Flâneries in Paris: Grandeur around the Pont Alexandre III

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Flâneries in Paris: Grandeur around the Pont Alexandre III
This is the 17th in a series of walking tours highlighting the sites and stories of diverse districts of Paris. My walk from the Invalides metro station was a stunner: plenty of blockbuster vistas, a handful of Belle Époque beauties – including the city’s loveliest bridge – and some stirring reminders of the liberation of Paris. Just pick a nice sunny day and you can’t go wrong. Le dôme de l’hôtel des Invalides. Photo: Daniel Vorndran/ Wikimedia Commons The first thing I saw on climbing up the metro steps was the glistening dome of the glorious Invalides, set at the end of what must be the tidiest lawn in Paris (do the military mow it themselves?). But today, I’d planned to go in the opposite direction to the Pont Alexandre III. Crossing the river anywhere in central Paris is a treat, but nowhere more so than here. This majestic bridge was built for the Universal Exhibition of 1900 to link the Invalides to the Grand and Petit Palais and to celebrate Franco-Russian friendship. The Russian Tsar, Alexander III, for whom it was named, died in 1894 and so it was his son, Tsar Nicholas II who laid the first stone in 1896. Pont Alexandre III during the 1900 Universal Exposition/ Public Domain The design brief was daunting. The bridge should be low enough not to disrupt the views, high enough to let boats pass underneath and beautiful enough to be a worthy connection between the Invalides on one side and the two new exhibition halls on the other. I’ve seen it described in French as having a “debauchery of decoration,” and indeed there are four huge golden horses watching over the corners and a whole panoply of statues along its length – lions and cupids, sea monsters and cherubs. Nymphs of the Seine at the Alexander III Bridge, Paris. Photo credit: Zairon / Wikimedia Commons In the middle, the Nymphs of the Seine protect the Arms of the City of Paris, along with the Nymphs of the Neva, who are guarding the Arms of Imperial Russia, sending the message that, at least in 1900, all was well with the Franco-Russian Alliance. My favorite feature? The 32 bronze street-lamps, stately in their line-up, yet exuberant in their design. In 1900 they were the very latest thing, being electric. No wonder then, with all these stylish backdrops on offer, that I saw a wedding couple who had brought their photographer here to mark their big day.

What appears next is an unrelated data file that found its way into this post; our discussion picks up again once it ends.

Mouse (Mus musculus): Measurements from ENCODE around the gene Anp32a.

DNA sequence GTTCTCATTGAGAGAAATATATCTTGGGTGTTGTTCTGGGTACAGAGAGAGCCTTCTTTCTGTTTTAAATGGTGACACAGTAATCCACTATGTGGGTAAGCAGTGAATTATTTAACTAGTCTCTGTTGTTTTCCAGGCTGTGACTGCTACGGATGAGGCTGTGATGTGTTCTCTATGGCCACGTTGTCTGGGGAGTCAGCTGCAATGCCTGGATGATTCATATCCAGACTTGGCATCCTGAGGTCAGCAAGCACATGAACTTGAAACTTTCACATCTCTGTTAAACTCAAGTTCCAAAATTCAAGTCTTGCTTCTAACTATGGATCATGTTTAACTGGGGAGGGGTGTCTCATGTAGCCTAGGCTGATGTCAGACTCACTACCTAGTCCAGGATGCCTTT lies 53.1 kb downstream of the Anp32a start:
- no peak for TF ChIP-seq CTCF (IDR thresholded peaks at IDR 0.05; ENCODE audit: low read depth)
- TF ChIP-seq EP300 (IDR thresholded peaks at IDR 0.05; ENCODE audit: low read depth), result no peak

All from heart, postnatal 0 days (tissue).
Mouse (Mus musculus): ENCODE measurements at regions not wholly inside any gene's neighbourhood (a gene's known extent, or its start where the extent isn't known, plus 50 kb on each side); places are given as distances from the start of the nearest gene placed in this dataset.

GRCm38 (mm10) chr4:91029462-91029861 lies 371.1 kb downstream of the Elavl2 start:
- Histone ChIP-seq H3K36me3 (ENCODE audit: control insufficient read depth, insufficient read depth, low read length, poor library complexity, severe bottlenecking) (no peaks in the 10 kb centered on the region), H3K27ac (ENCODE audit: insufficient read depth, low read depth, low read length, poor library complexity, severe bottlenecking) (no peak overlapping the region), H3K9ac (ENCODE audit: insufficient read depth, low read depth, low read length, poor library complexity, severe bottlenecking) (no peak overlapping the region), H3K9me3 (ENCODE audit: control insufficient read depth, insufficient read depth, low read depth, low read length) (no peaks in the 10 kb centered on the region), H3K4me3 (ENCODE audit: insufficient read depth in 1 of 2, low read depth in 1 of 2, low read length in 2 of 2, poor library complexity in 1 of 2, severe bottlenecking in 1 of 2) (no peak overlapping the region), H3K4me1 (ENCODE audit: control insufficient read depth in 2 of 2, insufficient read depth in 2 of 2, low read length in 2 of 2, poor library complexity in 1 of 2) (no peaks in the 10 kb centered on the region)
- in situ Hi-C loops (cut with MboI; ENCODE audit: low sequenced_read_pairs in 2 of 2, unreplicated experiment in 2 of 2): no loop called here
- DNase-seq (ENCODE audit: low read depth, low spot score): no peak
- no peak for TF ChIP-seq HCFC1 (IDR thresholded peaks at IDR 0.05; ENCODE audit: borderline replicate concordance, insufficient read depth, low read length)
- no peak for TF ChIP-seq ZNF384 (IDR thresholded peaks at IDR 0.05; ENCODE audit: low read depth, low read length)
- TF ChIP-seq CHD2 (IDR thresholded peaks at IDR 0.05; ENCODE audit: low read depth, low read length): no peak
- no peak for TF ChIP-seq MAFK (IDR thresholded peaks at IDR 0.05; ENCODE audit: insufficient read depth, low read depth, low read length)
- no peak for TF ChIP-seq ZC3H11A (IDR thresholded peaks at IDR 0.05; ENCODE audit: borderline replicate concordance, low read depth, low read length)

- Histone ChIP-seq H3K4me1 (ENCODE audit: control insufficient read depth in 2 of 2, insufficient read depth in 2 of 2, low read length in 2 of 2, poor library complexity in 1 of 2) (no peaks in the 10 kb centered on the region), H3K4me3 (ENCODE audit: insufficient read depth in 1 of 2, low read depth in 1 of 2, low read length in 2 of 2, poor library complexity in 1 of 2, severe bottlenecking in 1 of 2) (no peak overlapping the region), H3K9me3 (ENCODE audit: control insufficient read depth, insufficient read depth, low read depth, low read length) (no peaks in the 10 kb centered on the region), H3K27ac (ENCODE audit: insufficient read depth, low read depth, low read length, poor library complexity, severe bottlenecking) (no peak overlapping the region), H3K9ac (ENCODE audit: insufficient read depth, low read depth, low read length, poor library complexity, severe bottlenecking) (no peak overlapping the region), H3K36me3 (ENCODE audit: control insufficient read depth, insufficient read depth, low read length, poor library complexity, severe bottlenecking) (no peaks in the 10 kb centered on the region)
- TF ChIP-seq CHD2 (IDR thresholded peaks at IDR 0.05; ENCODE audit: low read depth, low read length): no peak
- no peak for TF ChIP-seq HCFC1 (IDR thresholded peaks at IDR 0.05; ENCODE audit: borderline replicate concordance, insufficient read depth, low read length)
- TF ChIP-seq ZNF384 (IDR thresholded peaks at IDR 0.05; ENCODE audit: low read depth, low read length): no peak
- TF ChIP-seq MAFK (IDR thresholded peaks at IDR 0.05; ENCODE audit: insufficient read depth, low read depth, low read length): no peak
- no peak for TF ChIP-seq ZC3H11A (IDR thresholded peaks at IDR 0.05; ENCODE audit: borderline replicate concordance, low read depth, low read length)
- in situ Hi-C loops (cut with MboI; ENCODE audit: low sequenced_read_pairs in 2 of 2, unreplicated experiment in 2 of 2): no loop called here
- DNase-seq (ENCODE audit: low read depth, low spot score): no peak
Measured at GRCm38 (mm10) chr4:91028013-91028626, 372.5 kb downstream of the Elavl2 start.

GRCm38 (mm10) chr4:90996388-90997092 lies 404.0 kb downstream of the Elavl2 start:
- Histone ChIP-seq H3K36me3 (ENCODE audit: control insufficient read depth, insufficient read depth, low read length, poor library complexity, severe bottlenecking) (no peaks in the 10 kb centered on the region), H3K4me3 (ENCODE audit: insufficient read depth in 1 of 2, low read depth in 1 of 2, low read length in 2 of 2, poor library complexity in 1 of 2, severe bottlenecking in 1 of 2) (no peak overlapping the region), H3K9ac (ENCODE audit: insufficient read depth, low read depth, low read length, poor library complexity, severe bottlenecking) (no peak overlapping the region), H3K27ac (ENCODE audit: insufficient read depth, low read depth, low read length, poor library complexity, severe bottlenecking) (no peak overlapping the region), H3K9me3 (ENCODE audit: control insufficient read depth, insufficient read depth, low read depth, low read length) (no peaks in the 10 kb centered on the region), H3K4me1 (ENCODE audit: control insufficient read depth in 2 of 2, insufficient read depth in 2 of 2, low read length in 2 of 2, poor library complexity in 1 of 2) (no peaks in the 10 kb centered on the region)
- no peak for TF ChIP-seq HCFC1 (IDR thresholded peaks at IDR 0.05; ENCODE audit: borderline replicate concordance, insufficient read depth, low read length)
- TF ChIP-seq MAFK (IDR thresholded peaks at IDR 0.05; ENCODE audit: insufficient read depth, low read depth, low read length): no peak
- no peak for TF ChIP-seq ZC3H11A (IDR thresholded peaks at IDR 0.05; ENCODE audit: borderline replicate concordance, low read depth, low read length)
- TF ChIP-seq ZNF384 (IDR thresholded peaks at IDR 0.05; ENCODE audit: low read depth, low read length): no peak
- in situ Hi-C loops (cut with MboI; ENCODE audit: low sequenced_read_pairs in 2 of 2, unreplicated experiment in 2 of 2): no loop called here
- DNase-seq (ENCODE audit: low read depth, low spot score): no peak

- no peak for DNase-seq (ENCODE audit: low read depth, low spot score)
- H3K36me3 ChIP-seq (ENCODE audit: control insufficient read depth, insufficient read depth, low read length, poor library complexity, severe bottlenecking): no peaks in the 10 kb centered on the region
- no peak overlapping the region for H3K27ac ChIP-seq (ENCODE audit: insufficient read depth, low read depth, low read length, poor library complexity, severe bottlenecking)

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Lead photo credit : Nighttime view of Pont Alexandre III. © Carlos Delgado/ Wikimedia Commons

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Recently retired from teaching Modern Languages (French and German), Marian now has time to develop her interests in travel and European culture and history. She will be in Paris as often as she can, visiting places old and new, finding out their stories and writing it all up as soon as she gets home. Marian also runs the weekly podcast series, City Breaks, offering in-depth coverage of popular city break destinations, with lots of background history and cultural information. She has covered Paris in 22 episodes but looks forward to updating the series every now and then with some Paris Extra episodes.